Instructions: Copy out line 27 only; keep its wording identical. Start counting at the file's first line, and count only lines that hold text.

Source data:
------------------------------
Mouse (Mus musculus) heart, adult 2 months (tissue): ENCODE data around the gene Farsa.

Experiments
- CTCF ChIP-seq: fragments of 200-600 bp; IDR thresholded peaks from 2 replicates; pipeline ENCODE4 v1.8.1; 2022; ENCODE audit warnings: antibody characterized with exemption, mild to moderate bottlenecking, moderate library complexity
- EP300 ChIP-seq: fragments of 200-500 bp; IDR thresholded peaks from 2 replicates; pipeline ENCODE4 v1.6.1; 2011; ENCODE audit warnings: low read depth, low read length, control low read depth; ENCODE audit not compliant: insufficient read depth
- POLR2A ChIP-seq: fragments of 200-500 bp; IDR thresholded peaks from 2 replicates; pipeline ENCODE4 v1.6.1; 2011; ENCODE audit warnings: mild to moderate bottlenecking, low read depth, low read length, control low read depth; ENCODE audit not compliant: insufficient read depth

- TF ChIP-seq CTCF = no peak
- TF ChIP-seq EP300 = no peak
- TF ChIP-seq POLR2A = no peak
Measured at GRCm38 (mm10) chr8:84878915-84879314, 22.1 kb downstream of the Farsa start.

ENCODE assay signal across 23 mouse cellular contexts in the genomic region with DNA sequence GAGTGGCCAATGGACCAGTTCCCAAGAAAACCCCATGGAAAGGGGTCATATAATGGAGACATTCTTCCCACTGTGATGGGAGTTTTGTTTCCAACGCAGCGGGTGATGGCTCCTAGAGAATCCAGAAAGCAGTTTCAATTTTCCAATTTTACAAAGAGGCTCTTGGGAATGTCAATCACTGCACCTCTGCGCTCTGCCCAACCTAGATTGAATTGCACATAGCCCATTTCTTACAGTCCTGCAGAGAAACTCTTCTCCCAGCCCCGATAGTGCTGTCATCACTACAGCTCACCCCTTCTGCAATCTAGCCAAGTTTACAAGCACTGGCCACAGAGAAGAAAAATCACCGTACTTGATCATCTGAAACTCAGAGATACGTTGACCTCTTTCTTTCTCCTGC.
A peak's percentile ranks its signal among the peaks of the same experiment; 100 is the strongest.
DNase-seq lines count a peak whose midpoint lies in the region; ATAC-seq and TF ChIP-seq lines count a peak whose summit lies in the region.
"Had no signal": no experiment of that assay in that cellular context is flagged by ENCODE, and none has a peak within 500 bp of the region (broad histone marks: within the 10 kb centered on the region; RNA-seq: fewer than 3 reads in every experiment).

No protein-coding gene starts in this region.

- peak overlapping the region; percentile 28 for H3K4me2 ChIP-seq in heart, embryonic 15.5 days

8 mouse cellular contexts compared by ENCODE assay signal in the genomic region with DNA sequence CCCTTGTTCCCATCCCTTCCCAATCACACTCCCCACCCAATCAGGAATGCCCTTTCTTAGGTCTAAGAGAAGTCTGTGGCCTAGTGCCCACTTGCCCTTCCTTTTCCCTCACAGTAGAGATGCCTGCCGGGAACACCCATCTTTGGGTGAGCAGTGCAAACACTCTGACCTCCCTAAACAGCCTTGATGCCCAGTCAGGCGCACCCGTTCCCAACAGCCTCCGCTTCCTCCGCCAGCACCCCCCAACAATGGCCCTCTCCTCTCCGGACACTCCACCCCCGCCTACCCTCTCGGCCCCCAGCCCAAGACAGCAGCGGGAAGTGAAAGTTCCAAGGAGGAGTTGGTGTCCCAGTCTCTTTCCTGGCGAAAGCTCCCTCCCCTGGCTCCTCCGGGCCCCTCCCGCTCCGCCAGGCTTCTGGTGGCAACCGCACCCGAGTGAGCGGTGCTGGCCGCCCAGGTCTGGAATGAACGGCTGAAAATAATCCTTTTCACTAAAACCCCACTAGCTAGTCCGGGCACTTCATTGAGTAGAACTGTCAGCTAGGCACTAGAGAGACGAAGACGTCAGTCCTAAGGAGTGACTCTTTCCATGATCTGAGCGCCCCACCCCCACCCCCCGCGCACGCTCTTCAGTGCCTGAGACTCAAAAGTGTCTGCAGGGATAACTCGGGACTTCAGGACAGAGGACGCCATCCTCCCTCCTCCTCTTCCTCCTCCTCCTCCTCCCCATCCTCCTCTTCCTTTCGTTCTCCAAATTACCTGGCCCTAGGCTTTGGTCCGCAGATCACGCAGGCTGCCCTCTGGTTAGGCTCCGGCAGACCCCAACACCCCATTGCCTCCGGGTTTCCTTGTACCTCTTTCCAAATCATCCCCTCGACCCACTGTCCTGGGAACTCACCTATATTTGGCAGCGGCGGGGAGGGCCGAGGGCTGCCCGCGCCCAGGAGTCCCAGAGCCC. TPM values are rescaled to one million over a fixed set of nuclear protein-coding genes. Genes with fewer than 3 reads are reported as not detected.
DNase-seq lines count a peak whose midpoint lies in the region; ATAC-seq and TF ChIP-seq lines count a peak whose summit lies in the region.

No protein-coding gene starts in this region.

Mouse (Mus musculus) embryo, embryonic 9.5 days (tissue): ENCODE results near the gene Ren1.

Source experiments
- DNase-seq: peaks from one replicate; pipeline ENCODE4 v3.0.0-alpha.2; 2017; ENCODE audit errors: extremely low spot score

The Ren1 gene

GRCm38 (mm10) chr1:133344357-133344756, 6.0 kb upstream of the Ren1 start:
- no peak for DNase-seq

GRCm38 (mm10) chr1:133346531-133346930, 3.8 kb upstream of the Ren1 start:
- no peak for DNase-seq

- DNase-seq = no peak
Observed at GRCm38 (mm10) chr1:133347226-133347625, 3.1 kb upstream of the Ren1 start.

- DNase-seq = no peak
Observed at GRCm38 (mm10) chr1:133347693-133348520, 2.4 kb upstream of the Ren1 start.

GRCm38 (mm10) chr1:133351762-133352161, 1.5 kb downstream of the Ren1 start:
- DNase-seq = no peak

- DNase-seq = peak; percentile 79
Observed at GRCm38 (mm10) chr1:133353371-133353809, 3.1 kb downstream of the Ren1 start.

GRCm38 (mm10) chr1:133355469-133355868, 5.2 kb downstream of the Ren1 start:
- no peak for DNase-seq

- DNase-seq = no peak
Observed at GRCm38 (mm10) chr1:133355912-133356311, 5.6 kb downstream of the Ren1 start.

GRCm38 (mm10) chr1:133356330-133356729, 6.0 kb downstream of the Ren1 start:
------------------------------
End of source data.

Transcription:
- DNase-seq = no peak